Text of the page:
- Aharon Kotler
full name =Aharon Kotler
place of birth=
place of death=
New York City
date of birth = 1891 (5651)
date of death =death date and age|1962|11|29|1891|1|1 (2 Kislev 5723)| Rabbi Aharon (or Ahroyn, Aaron, Aron) Kotler (1891 - 1962) was a prominent leader of
Orthodox Judaismin Lithuania, and later the United States of America, where he built one of the first yeshivas in the US.
RabbiKotler was born in Svislovitz, Polandin 1891. He studied in the Slabodka yeshivain Lithuaniaunder the "Alter (elder) of Slabodka", Rav Nosson Tzvi Finkel, and Rabbi Moshe Mordechai Epstein. After learning there, he joined his father-in-law, Rabbi Isser Zalman Meltzer, to run the yeshivaof Slutsk.
World war II and move to the USA
When the communists took over, the yeshivah moved from
Slutskto Kletskin Poland. With the outbreak of World War II, Rabbi Kotler and the yeshivah relocated to Vilna, then the major refuge of most "yeshivoth" from the occupied areas. Rabbi Kotler went to the United States via Siberia, but many of his students did not survive the war. He was brought to America in 1941 by the Vaad Hatzalahrescue organization and guided it during the Holocaust.
In 1943, Rabbi Kotler founded
Bais Medrash Gevohain Lakewood, New Jersey. After his sudden death in 1962, he was succeeded by his son Rabbi Shneur Kotleras rosh yeshivaof the Lakewood yeshiva. Today, this important institution is run by his grandson, Rabbi Aryeh Malkiel Kotler, and three of his grandsons-in-law, Rabbis Yerucham Olshin, Yisrael Neuman, and Dovid Tzvi Schustal. Over the years it has grown into the largest institution of its kind in America with over five thousand college and advanced-level students.
Rabbi Kotler also helped establish
Chinuch Atzmai, the independent religious school system in Israel and was the chairman of the Moetzes Gedolei HaTorahof Agudath Israel. He also chaired the Rabbinical administration board of Torah Umesorahand was on the presidium of the Agudas HaRabbonimof the U.S. and Canada.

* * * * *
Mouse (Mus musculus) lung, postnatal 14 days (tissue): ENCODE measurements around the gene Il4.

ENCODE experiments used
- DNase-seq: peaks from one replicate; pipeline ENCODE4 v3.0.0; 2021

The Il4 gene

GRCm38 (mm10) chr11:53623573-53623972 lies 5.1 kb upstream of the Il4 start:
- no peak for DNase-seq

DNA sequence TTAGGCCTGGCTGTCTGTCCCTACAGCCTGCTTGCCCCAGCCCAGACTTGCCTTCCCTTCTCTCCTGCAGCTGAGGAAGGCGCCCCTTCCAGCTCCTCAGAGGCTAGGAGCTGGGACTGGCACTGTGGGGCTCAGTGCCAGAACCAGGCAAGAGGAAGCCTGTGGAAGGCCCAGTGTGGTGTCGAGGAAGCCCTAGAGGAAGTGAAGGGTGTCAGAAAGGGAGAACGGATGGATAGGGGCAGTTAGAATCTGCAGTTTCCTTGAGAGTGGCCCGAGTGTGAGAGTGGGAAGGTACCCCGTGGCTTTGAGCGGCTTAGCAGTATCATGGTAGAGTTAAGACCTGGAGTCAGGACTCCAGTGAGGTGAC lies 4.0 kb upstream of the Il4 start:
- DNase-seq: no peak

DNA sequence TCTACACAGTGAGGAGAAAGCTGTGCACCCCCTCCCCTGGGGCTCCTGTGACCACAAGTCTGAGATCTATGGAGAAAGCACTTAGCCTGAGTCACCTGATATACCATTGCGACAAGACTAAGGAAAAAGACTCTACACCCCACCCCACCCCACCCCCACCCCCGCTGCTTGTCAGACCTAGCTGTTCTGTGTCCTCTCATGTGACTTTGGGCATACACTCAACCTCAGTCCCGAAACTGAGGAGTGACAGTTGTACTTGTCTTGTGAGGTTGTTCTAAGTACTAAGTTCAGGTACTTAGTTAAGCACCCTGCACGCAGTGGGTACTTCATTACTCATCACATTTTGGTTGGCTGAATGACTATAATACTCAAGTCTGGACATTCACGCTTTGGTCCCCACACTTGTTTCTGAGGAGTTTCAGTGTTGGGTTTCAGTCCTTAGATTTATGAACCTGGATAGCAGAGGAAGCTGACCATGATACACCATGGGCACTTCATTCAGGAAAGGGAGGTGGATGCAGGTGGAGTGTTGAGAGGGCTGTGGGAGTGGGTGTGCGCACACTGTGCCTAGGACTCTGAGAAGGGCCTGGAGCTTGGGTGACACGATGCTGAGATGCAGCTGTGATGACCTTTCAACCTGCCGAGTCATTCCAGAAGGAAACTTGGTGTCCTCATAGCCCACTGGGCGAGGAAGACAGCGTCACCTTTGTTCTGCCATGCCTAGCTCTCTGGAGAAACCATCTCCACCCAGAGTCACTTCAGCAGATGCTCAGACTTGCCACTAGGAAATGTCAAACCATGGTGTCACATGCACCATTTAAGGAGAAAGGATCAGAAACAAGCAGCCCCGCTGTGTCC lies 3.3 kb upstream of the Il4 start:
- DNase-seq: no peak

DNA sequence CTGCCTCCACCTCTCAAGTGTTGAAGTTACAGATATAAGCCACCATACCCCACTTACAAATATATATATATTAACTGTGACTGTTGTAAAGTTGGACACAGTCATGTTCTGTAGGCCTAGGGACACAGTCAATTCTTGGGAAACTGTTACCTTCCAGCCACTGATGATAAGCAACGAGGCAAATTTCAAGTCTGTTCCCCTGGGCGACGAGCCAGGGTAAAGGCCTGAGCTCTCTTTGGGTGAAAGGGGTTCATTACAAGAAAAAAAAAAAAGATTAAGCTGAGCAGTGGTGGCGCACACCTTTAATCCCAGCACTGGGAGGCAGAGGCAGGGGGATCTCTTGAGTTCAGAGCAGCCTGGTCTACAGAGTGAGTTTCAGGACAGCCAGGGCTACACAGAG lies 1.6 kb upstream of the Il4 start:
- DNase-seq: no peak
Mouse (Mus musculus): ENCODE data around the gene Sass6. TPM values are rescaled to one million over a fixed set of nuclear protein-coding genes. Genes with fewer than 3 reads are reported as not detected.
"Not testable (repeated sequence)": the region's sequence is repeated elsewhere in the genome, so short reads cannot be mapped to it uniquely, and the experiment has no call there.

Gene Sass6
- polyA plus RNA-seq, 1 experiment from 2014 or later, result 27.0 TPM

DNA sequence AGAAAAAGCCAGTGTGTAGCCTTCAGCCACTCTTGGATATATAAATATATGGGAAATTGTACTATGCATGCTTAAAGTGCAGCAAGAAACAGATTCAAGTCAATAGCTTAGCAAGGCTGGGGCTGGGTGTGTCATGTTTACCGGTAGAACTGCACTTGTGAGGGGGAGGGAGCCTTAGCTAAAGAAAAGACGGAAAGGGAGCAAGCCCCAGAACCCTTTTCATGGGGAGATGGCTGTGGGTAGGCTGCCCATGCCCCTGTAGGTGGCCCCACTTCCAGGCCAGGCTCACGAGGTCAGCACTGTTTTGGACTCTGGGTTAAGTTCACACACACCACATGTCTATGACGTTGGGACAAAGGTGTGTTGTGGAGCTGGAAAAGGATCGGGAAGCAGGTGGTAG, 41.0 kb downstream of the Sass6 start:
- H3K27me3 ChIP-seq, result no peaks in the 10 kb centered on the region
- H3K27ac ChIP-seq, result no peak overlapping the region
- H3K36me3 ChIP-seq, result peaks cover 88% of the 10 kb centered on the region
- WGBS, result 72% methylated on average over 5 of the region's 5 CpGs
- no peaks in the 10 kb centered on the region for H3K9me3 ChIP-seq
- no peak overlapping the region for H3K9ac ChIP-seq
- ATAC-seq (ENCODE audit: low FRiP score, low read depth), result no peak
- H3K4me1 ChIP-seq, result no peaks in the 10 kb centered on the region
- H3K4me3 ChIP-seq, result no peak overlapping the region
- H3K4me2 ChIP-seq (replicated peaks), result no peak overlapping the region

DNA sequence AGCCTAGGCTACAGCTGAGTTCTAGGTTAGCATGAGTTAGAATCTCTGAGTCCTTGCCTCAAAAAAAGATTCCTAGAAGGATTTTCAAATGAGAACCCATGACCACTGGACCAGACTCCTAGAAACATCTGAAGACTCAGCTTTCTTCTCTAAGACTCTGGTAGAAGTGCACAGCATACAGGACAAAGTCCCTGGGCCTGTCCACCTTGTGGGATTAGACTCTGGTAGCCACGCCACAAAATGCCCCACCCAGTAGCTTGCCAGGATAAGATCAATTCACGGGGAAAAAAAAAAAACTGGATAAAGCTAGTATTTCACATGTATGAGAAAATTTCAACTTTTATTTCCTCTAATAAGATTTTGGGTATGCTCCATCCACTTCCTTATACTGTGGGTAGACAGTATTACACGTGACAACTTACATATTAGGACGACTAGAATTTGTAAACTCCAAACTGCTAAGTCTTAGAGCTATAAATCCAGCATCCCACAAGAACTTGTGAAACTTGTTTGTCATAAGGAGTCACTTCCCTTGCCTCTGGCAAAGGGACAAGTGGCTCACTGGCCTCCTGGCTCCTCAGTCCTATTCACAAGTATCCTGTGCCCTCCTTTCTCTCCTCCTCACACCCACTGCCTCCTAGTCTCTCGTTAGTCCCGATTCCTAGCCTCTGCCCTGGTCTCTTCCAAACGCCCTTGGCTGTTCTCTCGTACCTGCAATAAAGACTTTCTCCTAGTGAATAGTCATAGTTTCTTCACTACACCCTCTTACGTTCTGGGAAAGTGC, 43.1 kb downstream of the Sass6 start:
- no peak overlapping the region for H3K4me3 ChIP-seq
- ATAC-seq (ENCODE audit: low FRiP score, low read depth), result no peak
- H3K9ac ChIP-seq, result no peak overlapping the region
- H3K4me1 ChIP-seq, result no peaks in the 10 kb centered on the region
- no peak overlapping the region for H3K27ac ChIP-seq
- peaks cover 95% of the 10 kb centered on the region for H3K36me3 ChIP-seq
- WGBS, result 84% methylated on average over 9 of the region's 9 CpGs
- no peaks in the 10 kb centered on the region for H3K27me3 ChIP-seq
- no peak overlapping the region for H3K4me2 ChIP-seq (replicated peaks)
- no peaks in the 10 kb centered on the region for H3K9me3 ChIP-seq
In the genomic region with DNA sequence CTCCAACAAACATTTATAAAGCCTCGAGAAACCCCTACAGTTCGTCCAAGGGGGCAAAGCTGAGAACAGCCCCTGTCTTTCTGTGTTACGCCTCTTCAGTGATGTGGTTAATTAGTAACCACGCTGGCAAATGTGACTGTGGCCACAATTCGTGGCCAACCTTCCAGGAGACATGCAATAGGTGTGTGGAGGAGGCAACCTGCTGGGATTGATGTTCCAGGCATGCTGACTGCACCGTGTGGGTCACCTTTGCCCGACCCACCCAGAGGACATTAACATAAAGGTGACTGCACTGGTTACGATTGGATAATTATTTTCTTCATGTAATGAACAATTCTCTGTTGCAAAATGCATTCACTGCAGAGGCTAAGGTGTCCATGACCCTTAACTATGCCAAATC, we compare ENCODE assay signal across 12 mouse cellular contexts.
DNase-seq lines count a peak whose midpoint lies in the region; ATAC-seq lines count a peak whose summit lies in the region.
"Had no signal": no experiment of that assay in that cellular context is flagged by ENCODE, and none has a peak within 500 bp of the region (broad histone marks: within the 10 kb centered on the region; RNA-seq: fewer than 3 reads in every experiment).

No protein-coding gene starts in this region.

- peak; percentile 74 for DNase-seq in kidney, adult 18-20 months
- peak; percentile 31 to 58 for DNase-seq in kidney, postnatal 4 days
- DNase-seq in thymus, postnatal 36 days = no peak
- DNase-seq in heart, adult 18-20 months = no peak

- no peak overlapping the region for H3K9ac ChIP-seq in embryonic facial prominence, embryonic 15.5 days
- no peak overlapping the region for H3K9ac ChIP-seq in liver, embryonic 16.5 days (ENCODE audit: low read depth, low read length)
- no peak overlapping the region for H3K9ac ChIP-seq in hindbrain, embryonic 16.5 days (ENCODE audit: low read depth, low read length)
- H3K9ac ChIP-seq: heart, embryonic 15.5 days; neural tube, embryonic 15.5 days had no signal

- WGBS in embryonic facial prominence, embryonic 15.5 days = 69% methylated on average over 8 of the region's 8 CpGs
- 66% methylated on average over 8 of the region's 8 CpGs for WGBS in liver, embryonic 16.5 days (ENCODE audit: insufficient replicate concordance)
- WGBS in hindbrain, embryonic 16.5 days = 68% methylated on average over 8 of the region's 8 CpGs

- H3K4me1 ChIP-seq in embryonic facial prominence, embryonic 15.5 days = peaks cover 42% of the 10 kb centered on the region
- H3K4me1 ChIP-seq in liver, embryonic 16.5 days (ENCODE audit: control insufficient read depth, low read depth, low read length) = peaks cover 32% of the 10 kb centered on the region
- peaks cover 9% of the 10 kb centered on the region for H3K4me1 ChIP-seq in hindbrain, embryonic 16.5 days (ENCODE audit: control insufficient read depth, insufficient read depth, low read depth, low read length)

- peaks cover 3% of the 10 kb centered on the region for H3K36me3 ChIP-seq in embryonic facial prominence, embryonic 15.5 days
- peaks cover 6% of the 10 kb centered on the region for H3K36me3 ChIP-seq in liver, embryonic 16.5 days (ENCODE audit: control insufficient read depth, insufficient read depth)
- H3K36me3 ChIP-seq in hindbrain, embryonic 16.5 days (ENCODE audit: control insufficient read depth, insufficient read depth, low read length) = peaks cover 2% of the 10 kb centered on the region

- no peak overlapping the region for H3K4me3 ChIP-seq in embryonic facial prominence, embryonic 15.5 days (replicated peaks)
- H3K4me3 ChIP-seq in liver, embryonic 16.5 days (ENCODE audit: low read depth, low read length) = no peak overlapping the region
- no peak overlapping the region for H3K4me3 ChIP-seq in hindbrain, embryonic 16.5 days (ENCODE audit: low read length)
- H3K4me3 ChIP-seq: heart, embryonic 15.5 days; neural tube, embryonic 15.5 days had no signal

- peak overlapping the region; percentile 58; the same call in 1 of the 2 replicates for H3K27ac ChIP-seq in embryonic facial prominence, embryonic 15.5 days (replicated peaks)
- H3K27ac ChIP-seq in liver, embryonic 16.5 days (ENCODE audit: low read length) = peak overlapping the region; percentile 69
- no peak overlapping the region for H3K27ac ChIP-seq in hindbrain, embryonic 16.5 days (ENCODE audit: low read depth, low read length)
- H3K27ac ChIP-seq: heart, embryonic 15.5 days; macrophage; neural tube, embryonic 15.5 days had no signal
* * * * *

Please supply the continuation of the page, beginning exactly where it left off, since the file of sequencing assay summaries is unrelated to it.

Upon the death of his father-in-law, Rabbi Isser Zalman Meltzer, he also inherited his father-in-law's position of rosh yeshiva of
Etz Chaim Yeshivaof Jerusalem. In an unusual arrangement, he held this position while continuing to live in America, and visiting Jerusalem occasionally. Today, his grandson, Rabbi Zevulun Schwartzman, heads a kollel located at Etz Chaim Yeshiva.
Rabbi Kotler was the main proponent of a classic approach to
Torah studythat was new to the shores of the USA. In his view, Torah study and the culture built around it had suffered badly from the persecutions of World War II and the decline of character of the generations. This led him to encourage young men to devote themselves to full-time Torah study with financial support from the community. After marriage, yeshivastudents could move on to a post-graduate kollelprogram.
Together with Rabbis
Moshe Feinstein, Yaakov Kamenetsky, Joseph Soloveitchikand others, Rabbi Kotler was considered one of the primary leaders of the Orthodox community in the U.S. during the post-war years.
In the summer of 1937, at the third convention of the rabbinical leaders of
Agudath Israelheld in Marienbad, Rabbi Kotler (together with Rabbi Elchonon Wasserman, Rabbi Rottenberg from Antwerp, and rabbis from Czechoslovakiaand Hungary) was adamant in rejecting any proposal for a " Jewish State" on either side of the Jordan River, even if it were established as a religious state. Nevertheless, on a vote, the majority decided in favour of a Jewish state.
Rabbi Kotler died in
New York Cityon November 29, 1962.
Recently a biographical study of Rabbi Kotler's life and teachings was written by his student Rabbi Yitzchok Dershowitz.
* [http://www.jewishvirtuallibrary.org/jsource/biography/kotler.html Jewish virtual library about Aharon Kotler (1895-1963)]
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